Portal:Anime and Manga

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This page was made by copy-pasting large parts from the Wikipedia page of the same name. Obviously, this is very broken, as the templates needed for such a portal do not exist yet. This will serve as a good launching point, but keep this notice on the page until we've created something that's distinctly this wiki's own, and not just thinly-disguised plagiarism.


Anime and manga portal

Introduction

Q: Can you summarize anime in three words?
The Anime Man: Pantsu, Plot, Justice.

The term anime is derived from French "dessin animé" for cartoon drawing, and "l'animation"; it was then adapted to Japanese, short for "animeshon", the Japanese pronunciation of the word "animation". This is because, before the Americans, the French were more familiar with Japanese cartoons and manga and for a time were Japan's primary consumer. Of course, once this art-form carried over the Atlantic, the rest was history.

It may come as a surprise that the classic anime "style" is in fact lifted from American animation. Anime's trademark visual style is shared with Manga (Japanese comic books and graphic novels); in both cases, it is inherited from the post-World War II work of Osamu Tezuka, who is arguably the father of modern Japanese commercial art. Tezuka was strongly influenced by the work of Walt Disney, and adapted the Disney style to Japanese sensibilities. (Other sources say the greatest influence was actually Betty Boop, who was one of Tezuka's favorite characters.) Subsequent creators of graphic works copied his style, resulting in the familiar "large eyes" look that characterized anime and manga for so many decades since the 1950s. (On this topic, fellow artist/author Shirow Masamune has said, "I've heard that some people complain about the large eyes and small noses and mouths in Japanese manga. But I don't see a whole lot of difference when I look at Disney characters.") Tezuka's work essentially created both manga and anime as they are known today. His seminal creation—and the one most Americans are likely to be familiar with—was Tetsuwan Atom (Mighty Atom). It's perhaps better known in the English-speaking world as Astro Boy.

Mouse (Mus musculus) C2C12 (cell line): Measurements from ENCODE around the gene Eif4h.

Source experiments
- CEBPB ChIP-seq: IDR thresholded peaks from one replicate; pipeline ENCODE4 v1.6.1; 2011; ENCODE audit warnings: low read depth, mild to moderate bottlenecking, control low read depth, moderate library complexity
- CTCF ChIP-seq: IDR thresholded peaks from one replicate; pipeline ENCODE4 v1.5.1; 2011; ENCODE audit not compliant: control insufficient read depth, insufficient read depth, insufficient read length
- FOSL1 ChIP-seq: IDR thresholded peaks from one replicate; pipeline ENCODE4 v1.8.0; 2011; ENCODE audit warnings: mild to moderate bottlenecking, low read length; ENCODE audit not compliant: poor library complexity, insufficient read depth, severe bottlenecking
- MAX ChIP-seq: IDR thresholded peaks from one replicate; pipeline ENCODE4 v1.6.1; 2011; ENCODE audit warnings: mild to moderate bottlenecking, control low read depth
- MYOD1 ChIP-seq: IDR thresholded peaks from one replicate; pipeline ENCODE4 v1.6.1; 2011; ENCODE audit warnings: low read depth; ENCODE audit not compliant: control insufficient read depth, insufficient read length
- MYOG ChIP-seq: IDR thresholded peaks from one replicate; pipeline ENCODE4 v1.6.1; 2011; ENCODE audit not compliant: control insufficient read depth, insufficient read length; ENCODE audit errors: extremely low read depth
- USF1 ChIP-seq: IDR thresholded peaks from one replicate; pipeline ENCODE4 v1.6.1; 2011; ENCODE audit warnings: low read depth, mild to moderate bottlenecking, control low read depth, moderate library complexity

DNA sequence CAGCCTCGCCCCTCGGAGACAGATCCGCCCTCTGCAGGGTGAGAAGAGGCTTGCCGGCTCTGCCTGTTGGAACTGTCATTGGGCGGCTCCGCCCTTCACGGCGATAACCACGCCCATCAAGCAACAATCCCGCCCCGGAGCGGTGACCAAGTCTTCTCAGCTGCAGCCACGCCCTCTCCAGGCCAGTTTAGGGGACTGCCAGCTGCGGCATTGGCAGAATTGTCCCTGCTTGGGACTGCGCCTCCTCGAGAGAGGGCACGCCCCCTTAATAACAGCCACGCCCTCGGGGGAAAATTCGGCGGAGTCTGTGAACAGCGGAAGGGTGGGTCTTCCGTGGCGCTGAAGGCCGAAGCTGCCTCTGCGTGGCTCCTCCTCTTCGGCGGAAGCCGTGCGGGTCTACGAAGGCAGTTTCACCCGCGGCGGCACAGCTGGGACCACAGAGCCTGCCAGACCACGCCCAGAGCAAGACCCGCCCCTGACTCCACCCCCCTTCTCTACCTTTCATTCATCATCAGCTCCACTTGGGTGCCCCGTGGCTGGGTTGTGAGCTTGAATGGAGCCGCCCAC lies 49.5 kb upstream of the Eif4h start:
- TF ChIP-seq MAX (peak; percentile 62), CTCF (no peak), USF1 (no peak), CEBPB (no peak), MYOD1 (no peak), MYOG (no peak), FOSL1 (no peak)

Note that the creator of Astro Boy remarked that the Japanese wanted to be blonde and blue-eyed. This is the best evidence of the reverse of what is happening today: the Japanese liked the drawings of Walt Disney (of humans) because of the American looking people, and the Japanese fascination with American culture of the time.

Key Pages
Under Construction
Featured Work

Akira

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NEO-TOKYO IS ABOUT TO EXPLODE

Akira (sometimes spelled AKIRA to differentiate between the work and the title character) is the name of a post apocalyptic sci-fi manga first released in 1980 and its movie adaption released in 1988. It is the most recognizable of Katsuhiro Otomo's works.